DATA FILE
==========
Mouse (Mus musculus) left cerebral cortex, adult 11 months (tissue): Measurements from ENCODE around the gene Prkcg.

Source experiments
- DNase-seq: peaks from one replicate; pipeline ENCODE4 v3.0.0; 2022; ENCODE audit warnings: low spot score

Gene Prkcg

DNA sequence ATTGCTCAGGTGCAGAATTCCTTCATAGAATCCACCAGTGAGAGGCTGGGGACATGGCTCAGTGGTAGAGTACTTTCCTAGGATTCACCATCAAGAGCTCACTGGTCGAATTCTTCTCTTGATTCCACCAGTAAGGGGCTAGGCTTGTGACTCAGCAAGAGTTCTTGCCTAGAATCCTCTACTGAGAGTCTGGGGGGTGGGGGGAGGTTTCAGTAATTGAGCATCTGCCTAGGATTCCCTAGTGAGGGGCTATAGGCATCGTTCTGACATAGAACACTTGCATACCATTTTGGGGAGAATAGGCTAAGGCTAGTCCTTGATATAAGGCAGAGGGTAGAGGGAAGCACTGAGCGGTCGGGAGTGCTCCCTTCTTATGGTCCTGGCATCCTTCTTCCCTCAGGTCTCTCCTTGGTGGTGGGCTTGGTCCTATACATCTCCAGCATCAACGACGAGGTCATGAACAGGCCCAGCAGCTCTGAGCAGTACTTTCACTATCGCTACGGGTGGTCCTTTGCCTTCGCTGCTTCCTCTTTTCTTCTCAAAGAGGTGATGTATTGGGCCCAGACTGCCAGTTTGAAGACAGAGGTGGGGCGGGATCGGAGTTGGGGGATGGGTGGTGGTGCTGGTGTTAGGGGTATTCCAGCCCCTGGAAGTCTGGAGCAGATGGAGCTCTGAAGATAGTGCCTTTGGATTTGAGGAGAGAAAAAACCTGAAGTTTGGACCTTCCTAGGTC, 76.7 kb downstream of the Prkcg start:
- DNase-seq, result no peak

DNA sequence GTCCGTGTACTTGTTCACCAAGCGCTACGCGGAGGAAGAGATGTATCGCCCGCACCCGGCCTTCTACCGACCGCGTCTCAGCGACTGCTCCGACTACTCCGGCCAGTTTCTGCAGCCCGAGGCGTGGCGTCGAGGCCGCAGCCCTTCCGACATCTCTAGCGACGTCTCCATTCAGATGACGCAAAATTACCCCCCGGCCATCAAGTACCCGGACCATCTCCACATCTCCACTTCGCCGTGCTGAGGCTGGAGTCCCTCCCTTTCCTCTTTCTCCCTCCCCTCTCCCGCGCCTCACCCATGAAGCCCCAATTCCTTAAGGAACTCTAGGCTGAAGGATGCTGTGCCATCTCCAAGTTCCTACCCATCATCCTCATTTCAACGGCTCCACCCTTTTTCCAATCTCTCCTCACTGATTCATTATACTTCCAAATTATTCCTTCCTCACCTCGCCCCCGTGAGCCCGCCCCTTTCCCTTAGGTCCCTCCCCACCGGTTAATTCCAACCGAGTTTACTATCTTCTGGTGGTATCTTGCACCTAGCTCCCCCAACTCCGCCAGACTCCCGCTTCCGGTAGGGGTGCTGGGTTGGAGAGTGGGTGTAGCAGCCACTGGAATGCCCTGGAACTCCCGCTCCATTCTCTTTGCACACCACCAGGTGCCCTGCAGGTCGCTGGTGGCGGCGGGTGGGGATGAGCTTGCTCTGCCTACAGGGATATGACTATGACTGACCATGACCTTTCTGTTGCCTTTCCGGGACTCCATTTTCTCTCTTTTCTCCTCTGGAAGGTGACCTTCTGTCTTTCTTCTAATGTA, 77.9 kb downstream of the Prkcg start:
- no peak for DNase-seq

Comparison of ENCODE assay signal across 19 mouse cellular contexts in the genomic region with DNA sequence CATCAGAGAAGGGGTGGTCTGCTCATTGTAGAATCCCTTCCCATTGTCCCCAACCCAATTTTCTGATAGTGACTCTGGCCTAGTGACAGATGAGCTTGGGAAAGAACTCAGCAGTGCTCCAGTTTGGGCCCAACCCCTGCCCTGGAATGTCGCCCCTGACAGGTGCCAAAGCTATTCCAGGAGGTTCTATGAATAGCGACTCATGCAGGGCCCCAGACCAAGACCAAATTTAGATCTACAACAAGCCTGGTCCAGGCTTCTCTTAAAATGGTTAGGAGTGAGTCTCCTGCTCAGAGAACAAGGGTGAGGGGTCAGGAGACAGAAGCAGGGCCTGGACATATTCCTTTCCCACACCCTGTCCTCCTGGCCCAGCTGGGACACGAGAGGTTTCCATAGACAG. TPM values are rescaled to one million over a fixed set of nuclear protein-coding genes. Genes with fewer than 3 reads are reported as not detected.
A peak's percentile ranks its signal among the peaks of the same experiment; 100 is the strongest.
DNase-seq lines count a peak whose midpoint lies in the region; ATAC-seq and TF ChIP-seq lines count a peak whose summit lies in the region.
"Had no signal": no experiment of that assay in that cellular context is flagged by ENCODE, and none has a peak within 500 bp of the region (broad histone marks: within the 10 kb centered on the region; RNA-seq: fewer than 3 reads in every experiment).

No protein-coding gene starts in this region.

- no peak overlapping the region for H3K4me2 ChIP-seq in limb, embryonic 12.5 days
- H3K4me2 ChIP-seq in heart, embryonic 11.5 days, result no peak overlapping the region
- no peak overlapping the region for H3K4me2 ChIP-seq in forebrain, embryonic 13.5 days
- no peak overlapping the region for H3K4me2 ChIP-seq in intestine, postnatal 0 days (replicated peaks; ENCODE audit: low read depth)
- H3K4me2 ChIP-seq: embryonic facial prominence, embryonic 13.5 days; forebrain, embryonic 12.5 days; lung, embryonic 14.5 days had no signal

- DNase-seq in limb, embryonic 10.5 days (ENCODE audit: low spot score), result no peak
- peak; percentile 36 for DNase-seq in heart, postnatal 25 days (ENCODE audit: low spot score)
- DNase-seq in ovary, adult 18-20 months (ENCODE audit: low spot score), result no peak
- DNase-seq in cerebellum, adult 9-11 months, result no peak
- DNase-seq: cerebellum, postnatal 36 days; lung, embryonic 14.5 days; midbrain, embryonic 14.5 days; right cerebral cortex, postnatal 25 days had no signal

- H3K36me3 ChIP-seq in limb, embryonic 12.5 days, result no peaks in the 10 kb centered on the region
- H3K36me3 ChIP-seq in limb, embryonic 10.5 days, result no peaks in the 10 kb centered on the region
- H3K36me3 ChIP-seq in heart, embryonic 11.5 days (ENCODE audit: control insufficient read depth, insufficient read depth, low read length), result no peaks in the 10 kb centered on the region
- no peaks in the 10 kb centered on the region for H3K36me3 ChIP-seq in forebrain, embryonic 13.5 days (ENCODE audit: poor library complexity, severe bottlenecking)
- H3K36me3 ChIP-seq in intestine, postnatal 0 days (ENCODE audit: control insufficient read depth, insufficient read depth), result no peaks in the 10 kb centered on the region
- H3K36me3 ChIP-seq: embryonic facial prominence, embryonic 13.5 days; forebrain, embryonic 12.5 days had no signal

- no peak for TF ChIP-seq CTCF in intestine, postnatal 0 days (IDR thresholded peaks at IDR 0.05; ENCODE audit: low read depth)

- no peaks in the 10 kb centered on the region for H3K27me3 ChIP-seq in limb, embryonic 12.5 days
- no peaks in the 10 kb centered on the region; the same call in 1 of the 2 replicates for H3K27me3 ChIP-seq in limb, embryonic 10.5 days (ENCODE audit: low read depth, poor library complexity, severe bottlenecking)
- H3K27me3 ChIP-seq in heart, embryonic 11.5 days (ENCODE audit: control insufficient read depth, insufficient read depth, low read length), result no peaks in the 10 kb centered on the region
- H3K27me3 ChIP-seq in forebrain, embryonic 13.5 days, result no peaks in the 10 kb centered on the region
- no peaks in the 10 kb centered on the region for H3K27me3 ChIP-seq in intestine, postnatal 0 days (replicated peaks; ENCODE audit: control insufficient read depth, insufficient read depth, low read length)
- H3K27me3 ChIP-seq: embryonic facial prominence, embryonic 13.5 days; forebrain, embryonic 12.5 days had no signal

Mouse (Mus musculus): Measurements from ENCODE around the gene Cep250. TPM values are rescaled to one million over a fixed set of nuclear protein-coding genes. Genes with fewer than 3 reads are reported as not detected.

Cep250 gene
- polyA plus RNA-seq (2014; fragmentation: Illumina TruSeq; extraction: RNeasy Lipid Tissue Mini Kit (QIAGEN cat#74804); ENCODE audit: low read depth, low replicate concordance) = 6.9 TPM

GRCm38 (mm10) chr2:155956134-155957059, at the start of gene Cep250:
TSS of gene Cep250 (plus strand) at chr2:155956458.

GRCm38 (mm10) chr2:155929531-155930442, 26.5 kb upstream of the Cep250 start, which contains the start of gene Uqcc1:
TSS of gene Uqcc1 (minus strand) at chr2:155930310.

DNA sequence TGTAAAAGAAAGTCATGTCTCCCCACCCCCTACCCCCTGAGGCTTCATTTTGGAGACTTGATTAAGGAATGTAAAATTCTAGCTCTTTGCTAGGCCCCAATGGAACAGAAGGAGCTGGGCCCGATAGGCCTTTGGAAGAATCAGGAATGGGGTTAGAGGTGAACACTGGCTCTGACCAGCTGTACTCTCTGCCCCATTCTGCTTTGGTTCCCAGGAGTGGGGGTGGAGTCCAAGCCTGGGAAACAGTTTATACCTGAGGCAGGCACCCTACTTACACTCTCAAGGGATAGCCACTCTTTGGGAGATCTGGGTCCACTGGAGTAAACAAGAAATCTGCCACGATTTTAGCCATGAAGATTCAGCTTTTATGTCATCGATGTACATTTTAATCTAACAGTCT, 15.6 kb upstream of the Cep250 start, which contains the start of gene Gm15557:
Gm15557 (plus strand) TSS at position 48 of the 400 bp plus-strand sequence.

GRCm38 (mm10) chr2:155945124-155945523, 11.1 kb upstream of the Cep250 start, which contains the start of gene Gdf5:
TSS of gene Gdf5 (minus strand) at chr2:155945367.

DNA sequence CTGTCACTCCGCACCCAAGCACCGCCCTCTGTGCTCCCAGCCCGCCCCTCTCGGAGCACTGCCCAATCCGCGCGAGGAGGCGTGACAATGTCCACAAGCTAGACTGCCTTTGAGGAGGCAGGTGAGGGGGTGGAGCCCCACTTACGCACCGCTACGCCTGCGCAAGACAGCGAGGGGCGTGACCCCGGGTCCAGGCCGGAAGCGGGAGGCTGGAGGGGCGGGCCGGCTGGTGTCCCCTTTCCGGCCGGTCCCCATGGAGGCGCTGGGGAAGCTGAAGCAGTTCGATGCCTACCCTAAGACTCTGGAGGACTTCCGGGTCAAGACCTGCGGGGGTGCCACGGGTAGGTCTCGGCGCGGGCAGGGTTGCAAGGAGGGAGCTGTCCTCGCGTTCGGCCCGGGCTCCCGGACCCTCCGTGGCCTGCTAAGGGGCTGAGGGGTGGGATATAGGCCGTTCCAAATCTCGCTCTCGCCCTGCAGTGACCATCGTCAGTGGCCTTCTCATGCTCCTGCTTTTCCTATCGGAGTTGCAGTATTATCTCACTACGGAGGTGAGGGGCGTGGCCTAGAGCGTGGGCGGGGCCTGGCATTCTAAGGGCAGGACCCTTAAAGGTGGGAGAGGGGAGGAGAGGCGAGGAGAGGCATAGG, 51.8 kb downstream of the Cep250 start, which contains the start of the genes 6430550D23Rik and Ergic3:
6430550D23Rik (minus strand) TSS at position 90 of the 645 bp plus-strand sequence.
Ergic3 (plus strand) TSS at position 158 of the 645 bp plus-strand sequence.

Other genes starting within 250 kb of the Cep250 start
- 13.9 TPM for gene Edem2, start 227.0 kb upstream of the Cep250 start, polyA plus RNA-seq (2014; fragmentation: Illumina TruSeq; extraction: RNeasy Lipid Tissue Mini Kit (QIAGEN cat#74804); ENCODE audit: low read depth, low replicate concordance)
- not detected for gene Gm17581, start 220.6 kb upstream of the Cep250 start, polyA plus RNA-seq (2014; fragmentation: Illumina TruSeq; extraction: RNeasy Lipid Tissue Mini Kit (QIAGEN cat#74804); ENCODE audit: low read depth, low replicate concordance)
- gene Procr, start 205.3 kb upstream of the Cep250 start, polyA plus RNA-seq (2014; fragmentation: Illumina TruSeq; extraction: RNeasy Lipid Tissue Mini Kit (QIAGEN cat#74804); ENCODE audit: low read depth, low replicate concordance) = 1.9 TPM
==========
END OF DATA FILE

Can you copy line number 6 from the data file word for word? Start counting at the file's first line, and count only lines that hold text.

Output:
- DNase-seq, result no peak